The Firms

April 8, 2010 6:56 PM

Faced with Suit, Kelley Drye Drops Retirement Policy

Posted by Ed Shanahan

The New York Law Journal, an Am Law Daily sibling publication, reports that Kelley Drye & Warren--facing an age discrimination suit filed by the federal Equal Employment Opportunity Commission--announced late Thursday that it has amended its partnership agreement to allow equity partners to continue working past the age of 70.

Kelley Drye Chairman John Callagy told the NYLJ's Nate Raymond that senior partners will now be judged solely on their performance, like all other partners.  "We did it for various reasons," Callagy said of the change. "It doesn't serve our business interest anymore. And the EEOC wanted us to do it. We told them we would do it, we told them before the lawsuit we would do it."

The NYLJ notes that the decision, which had not been disclosed in the EEOC litigation, came just days after the firm responded to the agency's suit. That suit, filed in January, was prompted by a complaint from Eugene D'Ablemont, a 79-year-old lawyer who had been a Kelley Drye equity partner. Under the system in place prior to the partnership agreement being amended, Kelley Drye required partners to relinquish their equity interest at 70. At that point, they became "life partners" who received annual payments; those, like D'Ablemont, who continued to practice could also receive a bonus.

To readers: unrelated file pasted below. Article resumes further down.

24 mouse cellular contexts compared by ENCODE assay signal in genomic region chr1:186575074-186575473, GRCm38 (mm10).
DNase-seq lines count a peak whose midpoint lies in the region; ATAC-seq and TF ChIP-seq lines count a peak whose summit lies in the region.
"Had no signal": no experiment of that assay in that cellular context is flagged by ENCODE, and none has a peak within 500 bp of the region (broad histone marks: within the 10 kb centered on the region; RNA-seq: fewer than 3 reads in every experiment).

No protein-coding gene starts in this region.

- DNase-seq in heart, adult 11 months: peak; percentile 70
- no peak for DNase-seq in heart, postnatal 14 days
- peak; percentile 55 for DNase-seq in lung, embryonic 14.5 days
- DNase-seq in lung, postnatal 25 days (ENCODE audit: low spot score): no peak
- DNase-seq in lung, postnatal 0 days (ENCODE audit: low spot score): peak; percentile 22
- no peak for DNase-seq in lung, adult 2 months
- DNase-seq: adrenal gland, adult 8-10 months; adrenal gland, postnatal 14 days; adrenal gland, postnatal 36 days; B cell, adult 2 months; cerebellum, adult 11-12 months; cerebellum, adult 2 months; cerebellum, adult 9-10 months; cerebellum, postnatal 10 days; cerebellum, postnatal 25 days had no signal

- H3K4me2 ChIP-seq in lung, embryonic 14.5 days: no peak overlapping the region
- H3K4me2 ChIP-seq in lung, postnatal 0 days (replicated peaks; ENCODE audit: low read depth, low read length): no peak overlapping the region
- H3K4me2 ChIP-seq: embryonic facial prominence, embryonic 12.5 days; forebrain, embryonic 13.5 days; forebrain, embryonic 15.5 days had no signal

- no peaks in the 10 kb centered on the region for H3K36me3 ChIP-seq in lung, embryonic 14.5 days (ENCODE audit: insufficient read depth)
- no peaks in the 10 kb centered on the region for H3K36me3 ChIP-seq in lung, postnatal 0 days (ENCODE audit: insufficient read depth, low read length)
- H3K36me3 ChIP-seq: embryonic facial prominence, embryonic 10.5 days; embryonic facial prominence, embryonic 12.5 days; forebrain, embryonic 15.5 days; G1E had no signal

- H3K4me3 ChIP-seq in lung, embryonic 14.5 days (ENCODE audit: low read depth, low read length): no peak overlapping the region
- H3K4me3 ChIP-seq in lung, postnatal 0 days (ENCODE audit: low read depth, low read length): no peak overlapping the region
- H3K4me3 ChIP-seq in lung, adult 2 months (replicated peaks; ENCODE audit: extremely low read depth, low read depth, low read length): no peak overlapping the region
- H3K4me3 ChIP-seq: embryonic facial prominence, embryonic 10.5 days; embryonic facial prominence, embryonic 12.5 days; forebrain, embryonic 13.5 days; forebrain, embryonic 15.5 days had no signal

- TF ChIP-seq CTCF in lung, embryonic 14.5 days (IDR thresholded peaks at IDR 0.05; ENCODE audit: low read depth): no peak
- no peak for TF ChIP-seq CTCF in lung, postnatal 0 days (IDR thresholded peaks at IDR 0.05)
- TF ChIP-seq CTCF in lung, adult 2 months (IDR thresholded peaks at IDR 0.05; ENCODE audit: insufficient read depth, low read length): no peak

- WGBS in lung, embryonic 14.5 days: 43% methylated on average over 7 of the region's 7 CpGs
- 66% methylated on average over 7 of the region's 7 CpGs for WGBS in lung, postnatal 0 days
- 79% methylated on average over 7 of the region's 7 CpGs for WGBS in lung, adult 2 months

The EEOC contended that that arrangement discriminated against partners 70 and older who kept working by paying them less.

It was unclear yesterday what effect the decision would have on the EEOC lawsuit. Jeffrey Burstein, a senior attorney at the EEOC in Newark, N.J., handling the case, declined to comment to the NYLJ.

Looking beyond the Kelley Drye case in this story in Thursday's edition of the NYLJ, Raymond explored the question of whether mandatory retirement policies like the firm's have outlived their usefulness in the legal industry.

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